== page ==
Notes from presentation …
I’m very excited about this presentation – even their ppt is pretty!
- W&M was working from a design that was 9 years old
- Spent about 4 months pre-planning, then RFP and selected mStoner
- Partnership with mStoner was citical to project’s success
The mStoner Essence: (Redesign Strategy)
- Strategy Development
- Content Creation
- Design + Testing
- Technology pecifications
- Implementation + Launch
- Constant Communication
Plus signs + are the cool new ampersand &.
The W&M Essence: (Redesign Strategy)
- Transparent communication
- Campus participation
- Project management from it
- 20% technology, 80% not
- Trust in the mStoner redesign process
Phase I – Discovery:
- mStoner gets to know the institution (deep dive on site, read current publications)
- Competitor review (“W&M doesn’t have peers!”)
- Idetify goals: who is the site for? etc
- Talk to everyone possible to see what they want, need, think re: the site
- Prepping campus participants
- The green room: cookies and drinks to engage while also shooing out the previous group
W&M chose not to sit in on stakeholder interviews with mStoner – they feel they got much more honest input because of this.
… in a lot of ways, the redesign I am working on has been at a disadvantage because pre-planning was done by a team that no longer exists. All these great steps, if they were done, no one knows about them or has the outcomes … these prep activities are critical for the agency to learn the culture of the school and its quirks/priorities. Especially in higher ed redesigns, which are incredibly complex and political, getting to know the ropes is one of the most important steps for an agency.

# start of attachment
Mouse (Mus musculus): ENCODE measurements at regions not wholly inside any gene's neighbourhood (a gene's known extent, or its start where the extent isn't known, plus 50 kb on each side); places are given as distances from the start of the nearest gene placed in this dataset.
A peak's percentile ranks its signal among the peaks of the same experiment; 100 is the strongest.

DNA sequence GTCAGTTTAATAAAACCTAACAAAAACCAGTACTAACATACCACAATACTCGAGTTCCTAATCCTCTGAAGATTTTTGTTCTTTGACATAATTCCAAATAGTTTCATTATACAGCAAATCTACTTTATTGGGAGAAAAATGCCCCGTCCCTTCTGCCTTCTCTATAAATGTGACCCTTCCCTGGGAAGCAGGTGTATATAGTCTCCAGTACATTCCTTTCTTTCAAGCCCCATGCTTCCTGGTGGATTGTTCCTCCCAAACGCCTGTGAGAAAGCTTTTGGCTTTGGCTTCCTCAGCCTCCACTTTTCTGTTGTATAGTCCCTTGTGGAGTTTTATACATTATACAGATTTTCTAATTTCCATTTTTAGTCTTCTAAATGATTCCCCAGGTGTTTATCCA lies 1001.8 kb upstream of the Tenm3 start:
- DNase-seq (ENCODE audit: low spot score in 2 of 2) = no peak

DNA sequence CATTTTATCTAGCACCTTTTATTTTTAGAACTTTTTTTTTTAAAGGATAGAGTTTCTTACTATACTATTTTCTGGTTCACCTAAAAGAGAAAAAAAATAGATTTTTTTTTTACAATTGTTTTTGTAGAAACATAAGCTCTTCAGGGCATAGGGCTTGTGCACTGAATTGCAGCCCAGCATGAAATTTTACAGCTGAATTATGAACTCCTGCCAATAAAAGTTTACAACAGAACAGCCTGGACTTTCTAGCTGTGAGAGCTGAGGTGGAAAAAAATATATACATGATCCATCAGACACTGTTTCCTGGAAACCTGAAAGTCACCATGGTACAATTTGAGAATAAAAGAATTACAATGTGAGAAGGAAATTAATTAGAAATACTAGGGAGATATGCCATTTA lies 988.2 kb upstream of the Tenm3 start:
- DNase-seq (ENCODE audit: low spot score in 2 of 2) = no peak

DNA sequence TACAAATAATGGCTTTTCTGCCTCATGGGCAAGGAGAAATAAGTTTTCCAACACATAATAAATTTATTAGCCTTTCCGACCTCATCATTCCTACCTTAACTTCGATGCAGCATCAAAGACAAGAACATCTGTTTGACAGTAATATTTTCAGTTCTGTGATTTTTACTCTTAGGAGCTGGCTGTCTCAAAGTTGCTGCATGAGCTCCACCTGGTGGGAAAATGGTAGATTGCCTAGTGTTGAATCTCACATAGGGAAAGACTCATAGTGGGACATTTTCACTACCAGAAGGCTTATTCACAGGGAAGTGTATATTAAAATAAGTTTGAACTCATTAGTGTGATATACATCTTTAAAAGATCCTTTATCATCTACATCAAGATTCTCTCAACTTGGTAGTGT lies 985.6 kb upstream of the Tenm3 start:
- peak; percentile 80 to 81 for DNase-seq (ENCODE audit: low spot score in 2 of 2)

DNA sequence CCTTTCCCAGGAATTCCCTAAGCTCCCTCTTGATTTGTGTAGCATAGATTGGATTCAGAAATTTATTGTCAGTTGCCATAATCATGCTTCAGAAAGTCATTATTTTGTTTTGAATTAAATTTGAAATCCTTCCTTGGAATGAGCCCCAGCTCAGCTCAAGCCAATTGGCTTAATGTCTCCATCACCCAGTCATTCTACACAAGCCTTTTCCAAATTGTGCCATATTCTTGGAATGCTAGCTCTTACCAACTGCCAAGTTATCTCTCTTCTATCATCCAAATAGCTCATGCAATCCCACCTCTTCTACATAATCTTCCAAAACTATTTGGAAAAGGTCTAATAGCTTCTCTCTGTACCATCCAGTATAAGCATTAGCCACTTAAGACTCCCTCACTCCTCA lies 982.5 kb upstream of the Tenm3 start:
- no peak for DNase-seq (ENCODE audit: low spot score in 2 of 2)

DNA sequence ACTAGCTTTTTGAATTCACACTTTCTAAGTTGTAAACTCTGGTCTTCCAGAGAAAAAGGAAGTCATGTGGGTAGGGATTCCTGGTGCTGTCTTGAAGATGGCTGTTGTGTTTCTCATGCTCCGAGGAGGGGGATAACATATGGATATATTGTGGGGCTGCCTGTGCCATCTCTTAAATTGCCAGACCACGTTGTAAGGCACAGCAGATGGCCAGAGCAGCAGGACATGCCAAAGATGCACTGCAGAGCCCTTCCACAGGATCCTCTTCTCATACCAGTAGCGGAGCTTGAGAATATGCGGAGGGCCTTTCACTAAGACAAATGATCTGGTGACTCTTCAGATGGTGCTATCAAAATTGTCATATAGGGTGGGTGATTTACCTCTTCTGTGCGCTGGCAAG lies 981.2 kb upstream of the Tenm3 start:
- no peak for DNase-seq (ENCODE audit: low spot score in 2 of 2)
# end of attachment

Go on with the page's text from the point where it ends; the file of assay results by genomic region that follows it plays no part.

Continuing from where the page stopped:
Phase II – Strategy Development
- prioritize audiences
- formulate information architecture
- outline creative recommendations, messaging ideas
- Sort through policies and procedures
- plan to make it scale
College of W&M
- Internal vs External
- Are you in?
By this point, W&M project manager had made 63 personal visits across campus – not phone calls, not emails. Started with stakeholders that promised to be the hardest to satisfy.
Provost was the “champion” of the project. Champion does not need to be incredibly involved, but is critical to keep the project moving when authority or heat needs to be turned up – or decisions need to be made despite division in the community.
Phase III – Content Creation:
- What exists? What needs to be recreated?
- Who produces it? Who reviews it?
- Settle on key messages, feature banks
- Strike the right tone
College of William & Mary
- IA and copy (who? and how?)
- Editorial review
Previous redesign had been done in a vacuum – everything about it from IA up was “off.” Did lots of internal communication: IA is not your org chart. 25 meetings about the academics section of the website! My experience: IA meetings are long, and painful, and circular but always worth it. Stakeholders know the content and audience best, always include them even though its painful.
Reviewers: Sent entire sections of site content to volunteer reviewers (tens of faculty members). Many didn’t have time, many provided incredible feedback. Content was reviewed by people from other sections as well as the section.